But he had a conversation at the 2016 PGA with then PGA CEO Pete Bevacqua, who articulated his vision for the PGA”s charitable foundation PGA Reach, which would immediately change Cannon’s career focus. “It took me 2 seconds to say yes to that opportunity,” Cannon said.

PGA Reach’s foundation had been laid but the initiative needed more building, and Cannon developed it as senior director. Its mission is to positively impact the lives of youth, military and diverse populations by enabling access to PGA professionals and the game, and PGA Hope is among its programs.

“That was the privilege of a lifetime to do that type of work for the PGA of America on a national basis,” he said. “To have a chance to try to create positive impact from the game of golf in other people’s lives on behalf of the PGA of America, really by enabling PGA members to go out and be who they are and do what they do. That was a dream opportunity to do it and I had a blast doing it.”

For many in the golf industry, operating major championships would have been the pinnacle of their careers.

“Major championship golf, those are about as big as it gets and I worked hard to get to that point,” Cannon said. “A lot of people didn’t understand why I would make a decision like that.”

When Cannon was overseeing PGA Reach, he recalls speaking with Schaal about Project Golf prior to its introduction. “To see what has been accomplished there is remarkable,” Cannon said.

“Ryan, with his connections to the PGA and PGA Reach, will be a great ally for us,” Schaal said. “He really knows all about the nonprofit sector.”

His plan at GTS

Cannon has long been familiar with Myrtle Beach.

He regularly visited the area when his father had business trips here, particularly in the summer, when the family would travel in a 1982 Datsun-Nissan Sentra Wagon vehicle.

“I’ve been going to Myrtle Beach since I was a kid and it’s kind of awesome that it’s all kind of coming full circle in this way, that I have the opportunity to return in the golf business and industry. It’s a lot of fun,” said Cannon, who is moving to a rental house in North Myrtle Beach from a suburb of Dallas, where he’s been since the summer of 2019.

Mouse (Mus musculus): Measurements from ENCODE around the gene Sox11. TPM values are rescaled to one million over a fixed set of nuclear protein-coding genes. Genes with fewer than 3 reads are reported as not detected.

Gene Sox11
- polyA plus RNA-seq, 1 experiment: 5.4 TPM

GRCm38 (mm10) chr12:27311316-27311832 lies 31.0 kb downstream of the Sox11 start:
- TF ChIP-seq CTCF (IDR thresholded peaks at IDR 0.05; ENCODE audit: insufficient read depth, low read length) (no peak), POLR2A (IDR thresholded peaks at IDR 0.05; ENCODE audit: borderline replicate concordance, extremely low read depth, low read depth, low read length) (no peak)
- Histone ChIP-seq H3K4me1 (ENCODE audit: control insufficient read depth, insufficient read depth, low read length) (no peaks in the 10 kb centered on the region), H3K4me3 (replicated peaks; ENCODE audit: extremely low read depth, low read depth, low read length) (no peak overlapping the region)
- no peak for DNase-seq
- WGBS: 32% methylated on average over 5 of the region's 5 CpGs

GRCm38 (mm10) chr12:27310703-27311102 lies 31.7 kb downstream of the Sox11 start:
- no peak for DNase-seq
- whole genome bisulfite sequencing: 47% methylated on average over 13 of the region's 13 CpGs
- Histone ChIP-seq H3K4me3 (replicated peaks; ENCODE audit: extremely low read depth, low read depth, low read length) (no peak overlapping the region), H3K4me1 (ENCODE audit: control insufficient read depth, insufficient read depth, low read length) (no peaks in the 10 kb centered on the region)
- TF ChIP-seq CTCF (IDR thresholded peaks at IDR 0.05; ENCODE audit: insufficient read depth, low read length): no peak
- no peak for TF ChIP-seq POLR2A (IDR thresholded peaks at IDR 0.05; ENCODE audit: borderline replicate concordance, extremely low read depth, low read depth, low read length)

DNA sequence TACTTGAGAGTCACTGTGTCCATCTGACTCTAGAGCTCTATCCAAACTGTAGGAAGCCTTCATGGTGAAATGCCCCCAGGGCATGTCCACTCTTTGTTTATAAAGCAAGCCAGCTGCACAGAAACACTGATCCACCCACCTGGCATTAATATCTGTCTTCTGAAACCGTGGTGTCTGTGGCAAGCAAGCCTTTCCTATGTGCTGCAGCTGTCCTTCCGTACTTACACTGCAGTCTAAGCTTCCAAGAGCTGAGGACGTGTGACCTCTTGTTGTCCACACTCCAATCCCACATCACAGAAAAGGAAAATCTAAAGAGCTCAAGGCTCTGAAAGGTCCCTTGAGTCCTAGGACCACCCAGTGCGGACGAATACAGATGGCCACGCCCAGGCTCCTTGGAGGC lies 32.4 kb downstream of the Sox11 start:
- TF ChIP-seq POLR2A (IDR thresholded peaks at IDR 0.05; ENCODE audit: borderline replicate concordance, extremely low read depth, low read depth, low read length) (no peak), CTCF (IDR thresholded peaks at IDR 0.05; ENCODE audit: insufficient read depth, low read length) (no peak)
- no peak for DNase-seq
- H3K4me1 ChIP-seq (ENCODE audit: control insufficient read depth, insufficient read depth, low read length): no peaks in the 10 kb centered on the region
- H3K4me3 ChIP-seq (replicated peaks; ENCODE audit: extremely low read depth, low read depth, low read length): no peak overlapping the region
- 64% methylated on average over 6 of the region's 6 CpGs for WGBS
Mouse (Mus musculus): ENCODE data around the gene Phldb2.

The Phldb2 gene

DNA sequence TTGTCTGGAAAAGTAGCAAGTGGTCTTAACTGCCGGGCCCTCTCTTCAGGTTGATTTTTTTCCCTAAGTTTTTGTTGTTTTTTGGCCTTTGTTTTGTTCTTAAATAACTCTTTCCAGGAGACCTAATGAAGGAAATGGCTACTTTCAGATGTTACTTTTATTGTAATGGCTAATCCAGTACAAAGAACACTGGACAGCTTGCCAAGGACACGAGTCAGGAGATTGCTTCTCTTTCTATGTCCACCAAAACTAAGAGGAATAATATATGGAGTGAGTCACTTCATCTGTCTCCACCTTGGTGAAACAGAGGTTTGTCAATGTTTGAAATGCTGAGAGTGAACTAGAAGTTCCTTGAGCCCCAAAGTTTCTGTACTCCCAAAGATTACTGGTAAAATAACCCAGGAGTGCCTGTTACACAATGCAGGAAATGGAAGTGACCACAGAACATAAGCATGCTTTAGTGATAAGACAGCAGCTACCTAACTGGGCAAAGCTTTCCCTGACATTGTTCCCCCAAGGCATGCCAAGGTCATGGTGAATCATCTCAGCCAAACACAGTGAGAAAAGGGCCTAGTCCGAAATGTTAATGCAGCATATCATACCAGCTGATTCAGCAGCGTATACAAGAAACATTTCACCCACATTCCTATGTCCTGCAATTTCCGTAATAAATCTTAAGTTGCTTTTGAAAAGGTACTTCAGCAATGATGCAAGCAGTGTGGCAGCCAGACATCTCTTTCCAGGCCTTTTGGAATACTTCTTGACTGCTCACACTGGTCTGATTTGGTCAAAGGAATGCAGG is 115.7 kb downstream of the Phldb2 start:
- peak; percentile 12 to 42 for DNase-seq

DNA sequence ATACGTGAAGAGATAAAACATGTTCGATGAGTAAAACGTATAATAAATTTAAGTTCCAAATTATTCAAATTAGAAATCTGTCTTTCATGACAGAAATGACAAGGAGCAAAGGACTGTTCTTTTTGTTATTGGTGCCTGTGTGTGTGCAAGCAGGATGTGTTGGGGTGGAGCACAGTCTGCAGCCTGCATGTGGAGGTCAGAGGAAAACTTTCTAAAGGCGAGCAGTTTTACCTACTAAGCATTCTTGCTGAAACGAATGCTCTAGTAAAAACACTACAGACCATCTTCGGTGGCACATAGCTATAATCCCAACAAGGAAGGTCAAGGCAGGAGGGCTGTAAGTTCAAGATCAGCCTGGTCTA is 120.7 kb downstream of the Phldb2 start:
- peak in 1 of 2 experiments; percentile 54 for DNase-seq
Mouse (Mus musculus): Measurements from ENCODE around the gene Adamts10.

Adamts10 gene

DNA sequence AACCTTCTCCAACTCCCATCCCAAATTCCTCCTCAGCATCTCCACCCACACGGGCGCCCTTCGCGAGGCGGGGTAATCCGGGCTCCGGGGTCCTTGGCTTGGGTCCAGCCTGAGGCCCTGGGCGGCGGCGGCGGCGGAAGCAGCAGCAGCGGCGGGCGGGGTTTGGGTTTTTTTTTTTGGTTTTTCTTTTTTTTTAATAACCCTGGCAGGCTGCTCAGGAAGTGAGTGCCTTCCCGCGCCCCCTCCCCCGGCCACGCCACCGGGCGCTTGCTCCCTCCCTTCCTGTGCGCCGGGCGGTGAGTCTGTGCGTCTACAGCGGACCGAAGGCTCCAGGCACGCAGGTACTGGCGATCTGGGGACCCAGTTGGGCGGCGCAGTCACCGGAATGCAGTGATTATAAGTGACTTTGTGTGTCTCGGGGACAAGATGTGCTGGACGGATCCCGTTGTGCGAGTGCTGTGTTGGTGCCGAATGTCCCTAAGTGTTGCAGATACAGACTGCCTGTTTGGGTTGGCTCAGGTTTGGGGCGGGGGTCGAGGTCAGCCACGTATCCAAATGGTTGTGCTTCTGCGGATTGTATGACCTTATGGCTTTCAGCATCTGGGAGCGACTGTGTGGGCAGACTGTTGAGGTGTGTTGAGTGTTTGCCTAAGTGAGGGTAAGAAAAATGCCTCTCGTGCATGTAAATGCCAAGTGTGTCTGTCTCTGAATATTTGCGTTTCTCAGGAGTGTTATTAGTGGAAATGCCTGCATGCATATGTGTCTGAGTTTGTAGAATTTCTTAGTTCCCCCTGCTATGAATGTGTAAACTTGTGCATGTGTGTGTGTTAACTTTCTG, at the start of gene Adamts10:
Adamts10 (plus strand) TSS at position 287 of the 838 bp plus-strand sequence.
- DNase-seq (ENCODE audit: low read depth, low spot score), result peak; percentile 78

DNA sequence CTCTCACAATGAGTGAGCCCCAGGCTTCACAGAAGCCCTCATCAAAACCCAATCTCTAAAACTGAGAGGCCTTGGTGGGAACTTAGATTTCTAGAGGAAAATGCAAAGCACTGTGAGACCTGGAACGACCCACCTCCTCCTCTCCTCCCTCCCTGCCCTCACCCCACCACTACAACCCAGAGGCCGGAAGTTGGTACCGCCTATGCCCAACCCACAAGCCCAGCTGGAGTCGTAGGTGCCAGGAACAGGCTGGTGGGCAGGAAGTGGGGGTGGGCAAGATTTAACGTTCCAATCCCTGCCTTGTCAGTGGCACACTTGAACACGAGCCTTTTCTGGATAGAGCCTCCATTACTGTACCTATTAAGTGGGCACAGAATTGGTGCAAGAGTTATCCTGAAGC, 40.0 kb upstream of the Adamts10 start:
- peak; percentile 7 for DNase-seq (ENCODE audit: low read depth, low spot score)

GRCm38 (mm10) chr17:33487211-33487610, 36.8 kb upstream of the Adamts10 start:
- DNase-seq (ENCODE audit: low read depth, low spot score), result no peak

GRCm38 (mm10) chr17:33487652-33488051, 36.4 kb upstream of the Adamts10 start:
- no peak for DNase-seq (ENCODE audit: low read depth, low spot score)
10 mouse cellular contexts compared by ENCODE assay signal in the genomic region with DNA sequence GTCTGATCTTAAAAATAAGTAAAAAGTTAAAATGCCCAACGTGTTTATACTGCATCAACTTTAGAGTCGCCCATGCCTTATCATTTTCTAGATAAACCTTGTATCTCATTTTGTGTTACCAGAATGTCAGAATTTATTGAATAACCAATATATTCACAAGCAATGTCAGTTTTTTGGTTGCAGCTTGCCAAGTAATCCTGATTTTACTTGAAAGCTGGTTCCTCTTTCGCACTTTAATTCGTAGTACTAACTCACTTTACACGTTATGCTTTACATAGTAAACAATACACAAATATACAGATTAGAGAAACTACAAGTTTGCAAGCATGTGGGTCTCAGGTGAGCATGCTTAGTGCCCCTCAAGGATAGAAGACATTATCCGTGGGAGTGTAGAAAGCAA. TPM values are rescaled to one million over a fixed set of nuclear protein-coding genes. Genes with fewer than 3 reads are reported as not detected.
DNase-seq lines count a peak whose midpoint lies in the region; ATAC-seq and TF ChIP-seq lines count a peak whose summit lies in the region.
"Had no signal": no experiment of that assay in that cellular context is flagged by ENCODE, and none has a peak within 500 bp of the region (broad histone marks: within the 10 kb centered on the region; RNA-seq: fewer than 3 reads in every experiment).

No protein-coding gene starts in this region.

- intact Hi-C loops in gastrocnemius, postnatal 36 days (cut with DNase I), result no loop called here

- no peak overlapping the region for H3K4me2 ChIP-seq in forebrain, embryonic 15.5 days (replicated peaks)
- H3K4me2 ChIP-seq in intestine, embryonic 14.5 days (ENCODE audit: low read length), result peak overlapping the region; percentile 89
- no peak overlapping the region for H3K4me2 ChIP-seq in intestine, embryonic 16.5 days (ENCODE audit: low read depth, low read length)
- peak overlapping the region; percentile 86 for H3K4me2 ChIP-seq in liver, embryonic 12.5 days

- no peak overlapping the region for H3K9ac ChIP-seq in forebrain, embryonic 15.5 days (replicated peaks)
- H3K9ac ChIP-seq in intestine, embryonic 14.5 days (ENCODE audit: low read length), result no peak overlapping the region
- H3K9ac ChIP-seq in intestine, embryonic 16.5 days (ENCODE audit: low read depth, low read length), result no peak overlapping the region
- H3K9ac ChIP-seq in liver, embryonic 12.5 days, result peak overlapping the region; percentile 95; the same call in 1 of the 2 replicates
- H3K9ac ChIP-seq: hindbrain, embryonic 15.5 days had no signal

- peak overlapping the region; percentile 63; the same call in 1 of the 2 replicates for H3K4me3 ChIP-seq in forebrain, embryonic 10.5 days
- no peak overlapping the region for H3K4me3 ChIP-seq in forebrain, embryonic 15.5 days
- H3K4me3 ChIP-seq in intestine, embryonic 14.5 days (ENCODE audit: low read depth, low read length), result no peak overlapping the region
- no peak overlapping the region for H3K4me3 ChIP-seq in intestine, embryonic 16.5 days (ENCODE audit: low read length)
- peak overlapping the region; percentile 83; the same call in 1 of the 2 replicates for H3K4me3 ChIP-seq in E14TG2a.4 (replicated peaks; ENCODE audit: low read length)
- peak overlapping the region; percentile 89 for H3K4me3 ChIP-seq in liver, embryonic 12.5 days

Cannon will work with GTS’ board of directors to develop and implement the agency’s strategy to promote and increase golf tourism travel to the region.

“Ryan will bring a fresh perspective to the market,” said Dave Genevro, chairman of Golf Tourism Solutions’ board and general manager of Barefoot Resort, in a press release. “We couldn’t be more excited to welcome Ryan, and I, along with the entire Golf Tourism Solutions board, believe his vision and leadership will help elevate an already thriving destination to even greater heights.”

Tae Kim won the 2015 World Amateur Handicap Championship in Myrtle Beach, an event operated by Golf Tourism Solutions.
Tae Kim wins the 2015 World Amateur Handicap Championship in Myrtle Beach, one of 11 events operated by Golf Tourism Solutions. (GTS photo)

Cannon is familiar with the history of cooperation between golf courses and other golf-related businesses on the Grand Strand that has been propagated by GTS and its prior iteration, the Myrtle Beach Golf Holiday marketing cooperative, and he plans to continue to encourage it.

“I understand what is special about the Myrtle Beach golf industry and community. I have a huge reverence and respect for it,” Cannon said. “It has been a result of decades of that vision and work toward that collaborative goal and service to growing the game of golf. That’s not lost on me and I’m humbled I have the opportunity to help steward that forward and author the next chapters, and I can’t wait. I’m as excited about this as I’ve ever been about anything.

“What has been created there by that community really is special, and I believe ‘The Golf Capital of the World’ [moniker] has been earned by that community and it’s accurate.”

He believes he’s taking over GTS at an opportune time, with the PGA Tour’s Myrtle Beach Classic debuting in May and scheduled for the next four years.

In revisiting his roots, he is now an associate member of the PGA and anticipates becoming a full-time Class A member late in 2024.

Past PGA of America presidents Schaal and Will Mann both live on the Grand Strand – Mann is the director of Coastal Carolina University’s PGA Golf Management Program – and Roger Warren isn’t far on Kiawah Island.

“The amount of people who can trace some part of their career back to Myrtle Beach and the golf industry, it’s got to be like no place else on the planet just given the size and scope and duration,” Cannon said. “I can’t wait to dig a little deeper into that. It’s remarkable the influence the Grand Strand has had on the golf industry.”

Related articles

Did You Like this Story?

Subscribe to our weekly newsletter to receive stories like this

Click ad for details

Latest article